Third-party candidate stays on Virginia ballot

In a potential blow to Mitt Romney’s presidential campaign, third-party candidate Virgil Goode will stay on Virginia’s ballot for the general election.

Virginia Attorney General Kenneth T. Cuccinelli II, a Republican, said on Friday that his office finished an investigation of Goode’s petitions and he saw nothing that would prevent Goode’s inclusion on the ballot.

“We call them like we see them,” Cuccinelli said in a statement.

The Republican Party of Virginia had challenged Goode’s petition signatures.

“It is not uncommon to find some irregularities in candidate petitions that contain thousands of signatures.  Regardless of any such irregularities, the candidate had enough valid signatures to qualify for the ballot,” Cuccinelli said.

Goode, a Constitutional Party candidate, had about 9 percent of the projected vote in the upcoming November election, according to one poll this summer. Other measures put Goode’s potential votes at a much lower number.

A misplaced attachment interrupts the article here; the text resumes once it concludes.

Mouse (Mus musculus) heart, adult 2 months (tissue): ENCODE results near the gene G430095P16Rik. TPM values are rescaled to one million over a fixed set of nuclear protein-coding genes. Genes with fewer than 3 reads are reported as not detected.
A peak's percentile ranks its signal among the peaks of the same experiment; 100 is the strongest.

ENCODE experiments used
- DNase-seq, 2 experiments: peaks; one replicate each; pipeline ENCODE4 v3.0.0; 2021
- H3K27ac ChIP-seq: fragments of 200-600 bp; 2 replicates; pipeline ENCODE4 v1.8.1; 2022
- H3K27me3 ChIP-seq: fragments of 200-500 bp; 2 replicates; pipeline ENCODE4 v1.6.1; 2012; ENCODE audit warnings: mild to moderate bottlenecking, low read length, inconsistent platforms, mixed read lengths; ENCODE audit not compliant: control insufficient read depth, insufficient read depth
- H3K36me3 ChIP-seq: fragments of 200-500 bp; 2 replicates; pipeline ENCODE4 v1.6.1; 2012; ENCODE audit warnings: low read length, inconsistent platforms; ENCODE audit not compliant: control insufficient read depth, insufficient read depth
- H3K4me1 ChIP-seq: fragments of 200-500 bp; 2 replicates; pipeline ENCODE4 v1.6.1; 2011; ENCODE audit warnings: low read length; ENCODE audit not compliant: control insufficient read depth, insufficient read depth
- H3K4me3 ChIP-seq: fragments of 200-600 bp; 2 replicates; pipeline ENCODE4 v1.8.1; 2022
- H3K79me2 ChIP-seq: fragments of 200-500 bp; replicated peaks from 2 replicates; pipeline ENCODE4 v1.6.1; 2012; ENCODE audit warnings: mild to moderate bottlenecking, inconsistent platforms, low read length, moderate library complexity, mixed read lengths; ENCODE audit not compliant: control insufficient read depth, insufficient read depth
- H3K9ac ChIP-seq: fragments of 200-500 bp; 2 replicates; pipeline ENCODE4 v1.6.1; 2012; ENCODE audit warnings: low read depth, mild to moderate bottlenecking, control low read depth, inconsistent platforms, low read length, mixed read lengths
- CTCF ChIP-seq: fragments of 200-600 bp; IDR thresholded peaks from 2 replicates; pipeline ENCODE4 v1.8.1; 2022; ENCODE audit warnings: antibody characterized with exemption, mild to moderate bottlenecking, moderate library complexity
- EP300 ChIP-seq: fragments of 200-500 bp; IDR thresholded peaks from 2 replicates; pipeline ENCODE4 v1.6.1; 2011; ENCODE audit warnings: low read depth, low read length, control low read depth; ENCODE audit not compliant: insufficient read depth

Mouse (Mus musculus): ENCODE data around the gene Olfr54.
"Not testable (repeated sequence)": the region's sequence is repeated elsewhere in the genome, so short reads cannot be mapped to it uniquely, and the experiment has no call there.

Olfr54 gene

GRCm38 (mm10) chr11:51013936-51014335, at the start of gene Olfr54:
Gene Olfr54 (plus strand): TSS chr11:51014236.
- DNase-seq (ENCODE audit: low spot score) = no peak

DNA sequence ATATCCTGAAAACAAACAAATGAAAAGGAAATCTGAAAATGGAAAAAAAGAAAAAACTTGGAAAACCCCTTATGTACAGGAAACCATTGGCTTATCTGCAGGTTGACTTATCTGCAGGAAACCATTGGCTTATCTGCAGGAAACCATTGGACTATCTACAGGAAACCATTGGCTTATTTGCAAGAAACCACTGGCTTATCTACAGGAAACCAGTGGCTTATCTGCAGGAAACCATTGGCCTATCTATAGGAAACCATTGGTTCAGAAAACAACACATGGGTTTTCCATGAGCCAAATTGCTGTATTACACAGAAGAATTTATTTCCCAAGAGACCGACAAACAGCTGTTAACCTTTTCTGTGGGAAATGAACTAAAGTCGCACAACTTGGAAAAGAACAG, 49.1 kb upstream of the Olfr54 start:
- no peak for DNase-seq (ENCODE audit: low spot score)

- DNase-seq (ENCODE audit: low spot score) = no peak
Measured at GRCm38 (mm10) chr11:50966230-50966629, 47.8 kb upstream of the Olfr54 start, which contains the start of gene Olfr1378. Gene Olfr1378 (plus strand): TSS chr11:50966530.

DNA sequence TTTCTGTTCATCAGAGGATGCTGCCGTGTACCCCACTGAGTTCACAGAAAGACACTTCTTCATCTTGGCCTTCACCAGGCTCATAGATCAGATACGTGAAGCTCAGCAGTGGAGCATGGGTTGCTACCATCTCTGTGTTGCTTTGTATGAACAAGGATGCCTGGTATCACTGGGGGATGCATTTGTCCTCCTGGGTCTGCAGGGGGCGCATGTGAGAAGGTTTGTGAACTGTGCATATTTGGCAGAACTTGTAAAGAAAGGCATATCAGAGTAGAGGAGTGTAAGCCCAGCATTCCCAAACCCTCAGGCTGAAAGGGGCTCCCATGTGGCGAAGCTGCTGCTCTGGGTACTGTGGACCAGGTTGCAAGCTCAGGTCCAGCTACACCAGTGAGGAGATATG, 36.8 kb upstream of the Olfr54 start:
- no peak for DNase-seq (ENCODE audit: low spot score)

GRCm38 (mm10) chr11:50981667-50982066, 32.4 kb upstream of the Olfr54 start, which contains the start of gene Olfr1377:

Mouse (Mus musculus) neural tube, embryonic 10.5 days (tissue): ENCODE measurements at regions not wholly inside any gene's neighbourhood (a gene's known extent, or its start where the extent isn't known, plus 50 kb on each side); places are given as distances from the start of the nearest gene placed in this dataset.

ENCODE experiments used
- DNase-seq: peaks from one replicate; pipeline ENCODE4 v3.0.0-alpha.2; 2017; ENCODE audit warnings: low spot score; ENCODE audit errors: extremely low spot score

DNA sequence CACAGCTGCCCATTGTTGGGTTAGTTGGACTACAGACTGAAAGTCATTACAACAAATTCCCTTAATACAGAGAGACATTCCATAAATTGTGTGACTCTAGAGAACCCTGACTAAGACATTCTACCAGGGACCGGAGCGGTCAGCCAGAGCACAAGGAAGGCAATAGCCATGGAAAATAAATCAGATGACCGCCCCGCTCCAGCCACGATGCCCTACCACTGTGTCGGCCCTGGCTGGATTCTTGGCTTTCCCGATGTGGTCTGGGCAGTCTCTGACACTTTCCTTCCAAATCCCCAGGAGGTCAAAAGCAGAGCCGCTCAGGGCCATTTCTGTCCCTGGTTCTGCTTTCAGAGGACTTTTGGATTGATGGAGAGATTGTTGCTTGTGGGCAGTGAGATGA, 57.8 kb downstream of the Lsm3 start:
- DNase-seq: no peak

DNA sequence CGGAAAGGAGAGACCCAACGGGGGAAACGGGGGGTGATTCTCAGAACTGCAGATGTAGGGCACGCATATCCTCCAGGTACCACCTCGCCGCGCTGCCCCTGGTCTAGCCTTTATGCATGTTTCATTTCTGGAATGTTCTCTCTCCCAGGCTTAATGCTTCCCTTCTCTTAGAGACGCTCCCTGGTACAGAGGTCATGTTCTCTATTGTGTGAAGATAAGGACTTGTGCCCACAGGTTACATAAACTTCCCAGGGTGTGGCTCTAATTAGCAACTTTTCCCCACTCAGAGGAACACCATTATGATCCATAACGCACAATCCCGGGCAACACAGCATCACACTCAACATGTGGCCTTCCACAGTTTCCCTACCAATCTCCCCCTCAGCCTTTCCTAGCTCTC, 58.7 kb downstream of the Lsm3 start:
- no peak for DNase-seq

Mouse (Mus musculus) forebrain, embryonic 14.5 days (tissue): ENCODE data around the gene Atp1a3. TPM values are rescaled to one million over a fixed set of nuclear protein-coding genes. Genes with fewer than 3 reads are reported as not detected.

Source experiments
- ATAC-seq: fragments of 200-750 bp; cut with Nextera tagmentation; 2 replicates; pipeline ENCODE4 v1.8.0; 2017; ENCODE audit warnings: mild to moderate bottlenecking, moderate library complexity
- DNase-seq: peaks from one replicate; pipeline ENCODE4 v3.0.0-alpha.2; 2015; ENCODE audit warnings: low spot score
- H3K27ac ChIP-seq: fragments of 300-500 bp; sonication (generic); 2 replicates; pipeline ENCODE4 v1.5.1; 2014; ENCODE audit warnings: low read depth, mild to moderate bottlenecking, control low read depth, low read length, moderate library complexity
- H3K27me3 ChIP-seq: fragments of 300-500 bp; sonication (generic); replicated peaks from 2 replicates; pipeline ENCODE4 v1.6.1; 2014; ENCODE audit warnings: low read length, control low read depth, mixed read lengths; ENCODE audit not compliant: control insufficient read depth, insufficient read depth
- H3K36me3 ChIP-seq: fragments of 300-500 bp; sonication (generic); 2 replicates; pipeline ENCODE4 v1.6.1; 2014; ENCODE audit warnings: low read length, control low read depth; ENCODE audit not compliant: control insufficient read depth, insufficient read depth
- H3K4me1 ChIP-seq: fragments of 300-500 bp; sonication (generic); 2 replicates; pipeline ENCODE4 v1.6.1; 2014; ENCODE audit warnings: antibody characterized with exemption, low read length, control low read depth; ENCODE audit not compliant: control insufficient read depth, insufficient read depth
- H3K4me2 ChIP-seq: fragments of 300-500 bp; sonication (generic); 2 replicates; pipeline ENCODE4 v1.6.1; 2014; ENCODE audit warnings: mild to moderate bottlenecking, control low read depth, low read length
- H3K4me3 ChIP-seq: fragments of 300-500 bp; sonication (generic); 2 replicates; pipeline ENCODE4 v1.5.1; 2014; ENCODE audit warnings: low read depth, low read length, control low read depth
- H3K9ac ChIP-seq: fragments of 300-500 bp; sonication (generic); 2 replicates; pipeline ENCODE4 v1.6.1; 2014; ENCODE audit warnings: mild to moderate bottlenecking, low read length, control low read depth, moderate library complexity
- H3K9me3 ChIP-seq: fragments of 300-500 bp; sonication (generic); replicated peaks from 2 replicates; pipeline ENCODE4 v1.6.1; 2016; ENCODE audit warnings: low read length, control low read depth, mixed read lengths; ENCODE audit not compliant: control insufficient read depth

One recent Washington Post poll put Goode at 2 percent in the state’s presidential race.

With Mitt Romney needing Virginia—especially if President Barack Obama can take Ohio or Florida—Goode could become a spoiler in the national election.

The former congressman has a strong enough conservative following in rural Virginia to take votes away from Romney, and Goode has no plans to end his low-budget campaign.

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